ENGIE, one of the largest foreign investors in India’s solar space, wants to dilute majority of its stake in the local business in the backdrop of the the Andhra Pradesh government’s decision to revise its renewable energy contracts. The state government’s move has affected international investor sentiment.
“In line with both ENGIE’s and EIYP’s strategies, ENGIE has agreed to sell (once the transaction has closed in accordance with its terms) a 74% stake in 12 solar assets aggregating 813 MW of operating capacity collectively to EIYP and Sekura Energy Ltd, a portfolio company of EIYP,” Engie said in a statement.
The $1 billion alternative investment fund managed by Edelweiss Alternative Asset Advisors Ltd invests in operating assets across sectors, including roads, renewables and transmission.
Mint had reported on 31 July, 2018, that EIYP fund was in talks with ENGIE to pick up a significant stake in the French energy firm’s Indian solar business.
“The completion of this transaction, subject to the usual conditions associated with this type of operation, is expected to occur during the first half of 2020 and will allow ENGIE to reduce its net debt by more than EUR 400 million,” the statement added.
ENGIE has an 813 MW solar portfolio through Solairedirect in India. It also has wind power generation capacity of 280 MW and has mandated Rothschild to find a buyer. Mint had reported on 19 March, 2018, about ENGIE’s plans to sell stake in Solairedirect, which has been actively bidding for projects in India.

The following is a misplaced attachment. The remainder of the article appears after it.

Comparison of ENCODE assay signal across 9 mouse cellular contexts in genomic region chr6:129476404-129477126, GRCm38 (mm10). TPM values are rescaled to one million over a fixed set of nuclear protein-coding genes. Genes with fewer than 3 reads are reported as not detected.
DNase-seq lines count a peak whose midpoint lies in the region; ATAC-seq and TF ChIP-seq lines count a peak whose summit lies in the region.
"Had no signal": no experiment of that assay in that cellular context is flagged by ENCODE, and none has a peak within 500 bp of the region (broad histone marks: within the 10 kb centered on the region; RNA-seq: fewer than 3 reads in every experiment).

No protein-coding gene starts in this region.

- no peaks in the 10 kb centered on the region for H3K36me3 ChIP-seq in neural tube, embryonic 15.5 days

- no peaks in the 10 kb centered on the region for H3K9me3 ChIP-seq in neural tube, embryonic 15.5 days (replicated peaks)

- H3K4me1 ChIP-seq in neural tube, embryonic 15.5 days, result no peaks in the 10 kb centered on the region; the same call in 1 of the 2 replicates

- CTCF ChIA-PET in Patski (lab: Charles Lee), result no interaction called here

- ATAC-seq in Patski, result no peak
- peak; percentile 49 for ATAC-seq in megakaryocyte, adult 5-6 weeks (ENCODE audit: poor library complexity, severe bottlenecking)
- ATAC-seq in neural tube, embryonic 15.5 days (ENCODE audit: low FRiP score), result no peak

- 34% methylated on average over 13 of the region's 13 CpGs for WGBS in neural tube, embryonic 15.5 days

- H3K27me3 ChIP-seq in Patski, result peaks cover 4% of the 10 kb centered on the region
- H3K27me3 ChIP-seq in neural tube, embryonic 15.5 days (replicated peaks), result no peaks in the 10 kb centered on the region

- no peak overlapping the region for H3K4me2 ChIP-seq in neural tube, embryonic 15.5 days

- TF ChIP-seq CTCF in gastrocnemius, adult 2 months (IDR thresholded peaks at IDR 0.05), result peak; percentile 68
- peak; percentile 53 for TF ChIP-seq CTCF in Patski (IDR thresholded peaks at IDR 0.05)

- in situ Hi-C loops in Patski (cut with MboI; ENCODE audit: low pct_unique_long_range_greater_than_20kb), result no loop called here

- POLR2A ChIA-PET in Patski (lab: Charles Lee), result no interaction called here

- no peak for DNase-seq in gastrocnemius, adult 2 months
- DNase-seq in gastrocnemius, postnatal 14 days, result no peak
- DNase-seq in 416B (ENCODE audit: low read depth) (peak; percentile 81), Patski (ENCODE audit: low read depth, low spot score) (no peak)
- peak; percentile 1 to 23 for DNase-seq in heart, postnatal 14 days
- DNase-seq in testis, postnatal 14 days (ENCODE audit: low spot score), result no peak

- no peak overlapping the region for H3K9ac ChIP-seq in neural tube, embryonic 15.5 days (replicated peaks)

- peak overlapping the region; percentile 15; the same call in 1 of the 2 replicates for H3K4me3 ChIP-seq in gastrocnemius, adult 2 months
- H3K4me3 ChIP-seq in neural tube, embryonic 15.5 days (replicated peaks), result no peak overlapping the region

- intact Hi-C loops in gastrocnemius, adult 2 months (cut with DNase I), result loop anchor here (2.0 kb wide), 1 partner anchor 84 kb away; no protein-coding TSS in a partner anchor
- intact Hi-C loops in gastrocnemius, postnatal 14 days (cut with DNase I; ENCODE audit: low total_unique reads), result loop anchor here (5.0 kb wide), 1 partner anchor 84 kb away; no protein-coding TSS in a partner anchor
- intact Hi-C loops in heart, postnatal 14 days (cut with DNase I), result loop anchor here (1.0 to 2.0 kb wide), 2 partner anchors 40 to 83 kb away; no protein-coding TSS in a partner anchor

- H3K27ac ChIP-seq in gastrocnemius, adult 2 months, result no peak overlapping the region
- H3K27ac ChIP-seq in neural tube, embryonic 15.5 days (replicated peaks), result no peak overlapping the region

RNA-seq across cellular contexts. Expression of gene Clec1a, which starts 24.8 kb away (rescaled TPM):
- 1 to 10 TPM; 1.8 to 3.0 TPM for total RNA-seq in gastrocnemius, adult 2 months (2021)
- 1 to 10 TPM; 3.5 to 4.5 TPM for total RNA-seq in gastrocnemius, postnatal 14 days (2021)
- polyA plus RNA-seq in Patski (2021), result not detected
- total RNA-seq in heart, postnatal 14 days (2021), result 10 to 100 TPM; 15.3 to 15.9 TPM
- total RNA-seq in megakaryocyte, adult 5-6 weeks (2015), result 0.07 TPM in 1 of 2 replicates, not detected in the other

Edelweiss sees an opportunity to aggregate good quality operating assets and is looking at opportunities in the highways, renewable and transmission space with a credible revenue counter-party, low operating costs and long residual life.
With presence across 70 countries, ENGIE owns power, gas and energy services businesses. It has been active in India for the past 20 years. After selling the Meenakshi Energy coal-fired thermal plant in Andhra Pradesh in November 2016 to India Power Corp Ltd, the company had sought to exit all coal-fired projects.
Recently, a joint venture between ENGIE and Dubai-based private equity firm Abraaj Group to build a 1,000 MW wind power platform fell through.
This article was first published on livemint.com